The fashion world, ethical or otherwise, is difficult to navigate, especially if you’re a woman. For immigrants or low-income individuals, the odds of succeeding in fashion can seem even more insurmountable — which is why Ngozi Okaro created Custom Collaborative.
Because of her height, Okaro gets many of her clothes custom made and altered. She discovered that the women creating and modifying the clothes were often from other countries, and weren’t being adequately rewarded for their skills. So she decided to create a resource to empower immigrant and low-income women because they arguably face the most adversity in the states, but have just as much creativity, clout and worth.
The New York nonprofit empowers women to make a profession out of their passion though business and entrepreneurship courses. 80% of their participants live below the poverty line, but by learning standard techniques and ethical business practices, Custom Collaborative helps them gain financial autonomy while taking on meaningful fashion jobs.
Their course is 30 hours a week for 14 weeks, and covers everything from sewing to pattern making. Participants also develop a business plan that utilizes sustainability in some way. To add to the mindful nature of the program, all the materials used for training are donated and repurposed.
And the support doesn’t end after the program is over. The women can continue to foster their skills through the nonprofit’s Business Incubator. This allows them resources to market their wares, get jobs through independent designers, or feature their work in Custom Collaborative’s own line. They also manage a worker-owned cooperative comprised of Custom Collaborative graduates. The cooperative accepts manufacturing orders and sells made-to-measure clothes to individuals clients.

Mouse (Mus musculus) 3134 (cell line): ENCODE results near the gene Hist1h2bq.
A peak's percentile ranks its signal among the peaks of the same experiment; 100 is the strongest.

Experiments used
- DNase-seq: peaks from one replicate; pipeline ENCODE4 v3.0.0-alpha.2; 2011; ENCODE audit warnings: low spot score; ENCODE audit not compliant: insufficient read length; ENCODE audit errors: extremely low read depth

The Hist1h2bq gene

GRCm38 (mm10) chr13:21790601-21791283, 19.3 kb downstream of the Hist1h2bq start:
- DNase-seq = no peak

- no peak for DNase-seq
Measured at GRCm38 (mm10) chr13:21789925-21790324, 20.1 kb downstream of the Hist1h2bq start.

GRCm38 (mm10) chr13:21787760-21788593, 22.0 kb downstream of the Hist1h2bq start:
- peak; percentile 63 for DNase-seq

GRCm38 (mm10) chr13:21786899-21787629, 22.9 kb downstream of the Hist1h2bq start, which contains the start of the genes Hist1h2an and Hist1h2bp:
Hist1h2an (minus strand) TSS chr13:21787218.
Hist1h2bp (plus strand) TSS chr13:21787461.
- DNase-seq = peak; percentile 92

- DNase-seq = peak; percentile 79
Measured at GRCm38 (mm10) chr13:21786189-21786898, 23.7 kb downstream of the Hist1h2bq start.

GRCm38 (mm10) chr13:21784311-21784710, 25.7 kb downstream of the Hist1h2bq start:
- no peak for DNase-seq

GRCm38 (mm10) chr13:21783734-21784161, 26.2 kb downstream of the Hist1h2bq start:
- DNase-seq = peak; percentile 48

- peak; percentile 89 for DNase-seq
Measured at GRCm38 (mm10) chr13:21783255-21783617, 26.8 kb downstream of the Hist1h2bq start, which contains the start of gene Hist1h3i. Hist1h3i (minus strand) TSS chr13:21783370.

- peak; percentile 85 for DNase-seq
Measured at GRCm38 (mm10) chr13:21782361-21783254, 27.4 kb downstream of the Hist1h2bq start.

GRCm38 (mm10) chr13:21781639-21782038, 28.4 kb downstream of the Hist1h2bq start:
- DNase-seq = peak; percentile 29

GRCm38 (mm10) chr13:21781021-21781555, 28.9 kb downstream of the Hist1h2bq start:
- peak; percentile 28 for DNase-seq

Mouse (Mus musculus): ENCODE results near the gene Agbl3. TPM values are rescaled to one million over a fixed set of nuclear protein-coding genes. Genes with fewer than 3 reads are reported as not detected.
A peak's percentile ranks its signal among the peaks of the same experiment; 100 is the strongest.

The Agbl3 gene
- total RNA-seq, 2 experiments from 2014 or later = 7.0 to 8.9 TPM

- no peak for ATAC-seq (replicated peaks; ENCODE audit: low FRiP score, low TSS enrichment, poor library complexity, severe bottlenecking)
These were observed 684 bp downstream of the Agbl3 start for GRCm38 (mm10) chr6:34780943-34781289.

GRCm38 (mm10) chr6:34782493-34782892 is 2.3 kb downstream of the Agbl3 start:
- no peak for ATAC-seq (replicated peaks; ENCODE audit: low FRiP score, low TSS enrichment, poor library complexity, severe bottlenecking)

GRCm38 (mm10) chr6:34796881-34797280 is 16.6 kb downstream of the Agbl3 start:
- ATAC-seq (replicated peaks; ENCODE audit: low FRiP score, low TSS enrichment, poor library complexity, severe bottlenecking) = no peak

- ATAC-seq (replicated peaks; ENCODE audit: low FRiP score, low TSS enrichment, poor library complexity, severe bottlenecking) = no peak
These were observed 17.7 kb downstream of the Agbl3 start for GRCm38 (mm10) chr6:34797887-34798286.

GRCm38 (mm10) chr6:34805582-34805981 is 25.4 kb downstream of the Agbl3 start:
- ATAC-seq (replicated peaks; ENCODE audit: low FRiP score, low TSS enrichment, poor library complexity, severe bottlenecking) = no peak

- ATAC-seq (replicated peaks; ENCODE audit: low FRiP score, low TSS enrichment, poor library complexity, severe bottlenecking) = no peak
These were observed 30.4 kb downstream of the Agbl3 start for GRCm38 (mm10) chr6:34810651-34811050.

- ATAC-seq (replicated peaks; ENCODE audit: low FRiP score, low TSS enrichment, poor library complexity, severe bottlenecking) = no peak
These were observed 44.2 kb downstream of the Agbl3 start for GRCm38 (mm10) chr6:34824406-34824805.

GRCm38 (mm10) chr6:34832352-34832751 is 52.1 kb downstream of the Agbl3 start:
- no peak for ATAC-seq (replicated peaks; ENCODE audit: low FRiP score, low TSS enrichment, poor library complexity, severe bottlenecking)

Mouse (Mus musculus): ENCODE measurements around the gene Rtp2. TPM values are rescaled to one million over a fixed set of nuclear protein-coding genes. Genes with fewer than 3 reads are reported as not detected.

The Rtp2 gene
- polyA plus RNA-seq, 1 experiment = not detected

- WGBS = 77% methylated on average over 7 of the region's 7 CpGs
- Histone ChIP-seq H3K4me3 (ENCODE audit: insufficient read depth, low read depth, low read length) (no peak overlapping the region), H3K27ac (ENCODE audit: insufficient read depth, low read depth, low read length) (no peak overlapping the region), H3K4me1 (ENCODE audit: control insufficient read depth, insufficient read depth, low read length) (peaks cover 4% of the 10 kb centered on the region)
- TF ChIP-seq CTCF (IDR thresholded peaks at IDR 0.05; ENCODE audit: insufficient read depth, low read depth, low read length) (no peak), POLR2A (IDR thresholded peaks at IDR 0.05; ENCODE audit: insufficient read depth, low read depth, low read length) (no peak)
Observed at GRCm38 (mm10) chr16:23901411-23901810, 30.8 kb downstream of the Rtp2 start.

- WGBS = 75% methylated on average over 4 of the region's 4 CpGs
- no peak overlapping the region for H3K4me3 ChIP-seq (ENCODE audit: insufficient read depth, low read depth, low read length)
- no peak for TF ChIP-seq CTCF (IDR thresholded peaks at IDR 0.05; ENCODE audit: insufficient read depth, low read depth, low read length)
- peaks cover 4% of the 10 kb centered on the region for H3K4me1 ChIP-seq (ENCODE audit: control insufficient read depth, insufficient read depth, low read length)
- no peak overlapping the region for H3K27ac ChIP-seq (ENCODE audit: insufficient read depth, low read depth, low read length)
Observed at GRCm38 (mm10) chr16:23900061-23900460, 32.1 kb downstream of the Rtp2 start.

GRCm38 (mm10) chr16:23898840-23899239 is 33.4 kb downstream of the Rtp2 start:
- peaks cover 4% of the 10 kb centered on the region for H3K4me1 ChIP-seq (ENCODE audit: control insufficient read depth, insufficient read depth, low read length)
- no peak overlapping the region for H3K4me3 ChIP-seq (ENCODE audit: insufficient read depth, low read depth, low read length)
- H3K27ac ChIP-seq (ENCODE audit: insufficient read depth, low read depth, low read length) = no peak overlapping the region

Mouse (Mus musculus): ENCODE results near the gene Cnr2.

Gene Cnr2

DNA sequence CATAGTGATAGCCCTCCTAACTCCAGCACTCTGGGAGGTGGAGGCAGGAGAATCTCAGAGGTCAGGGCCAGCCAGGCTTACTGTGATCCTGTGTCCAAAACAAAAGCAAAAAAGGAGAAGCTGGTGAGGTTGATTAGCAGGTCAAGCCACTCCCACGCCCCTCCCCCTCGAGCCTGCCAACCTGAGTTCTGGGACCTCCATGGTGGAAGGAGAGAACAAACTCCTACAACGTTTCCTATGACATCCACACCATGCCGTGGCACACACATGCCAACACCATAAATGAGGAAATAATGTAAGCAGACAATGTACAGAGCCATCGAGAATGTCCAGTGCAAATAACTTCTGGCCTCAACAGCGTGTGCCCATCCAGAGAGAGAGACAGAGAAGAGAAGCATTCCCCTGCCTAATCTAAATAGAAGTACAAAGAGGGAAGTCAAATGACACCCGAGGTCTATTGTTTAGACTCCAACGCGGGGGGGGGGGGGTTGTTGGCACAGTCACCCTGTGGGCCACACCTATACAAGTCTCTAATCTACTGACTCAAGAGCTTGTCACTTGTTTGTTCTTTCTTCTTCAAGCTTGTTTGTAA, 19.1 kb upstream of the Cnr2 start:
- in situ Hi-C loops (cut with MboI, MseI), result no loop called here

Those who want to can help support their efforts in a multitude of ways, from donating online to offering up dress forms and sewing machines to volunteering to speak or teach. Okaro also encourages people to help stimulate the growing sustainable fashion scene by shopping mindfully.
“I suggest pausing to breathe before buying. After that breath, look at the label — what is it made of? And look at the price tag — is it possible that the maker and everyone else in the chain was paid a fair wage?” she explained. “Finally, how much joy will you get out of wearing it — will you wear it many times, is it made well enough to withstand many wears?”
More about Custom Collaborative can be found on their website.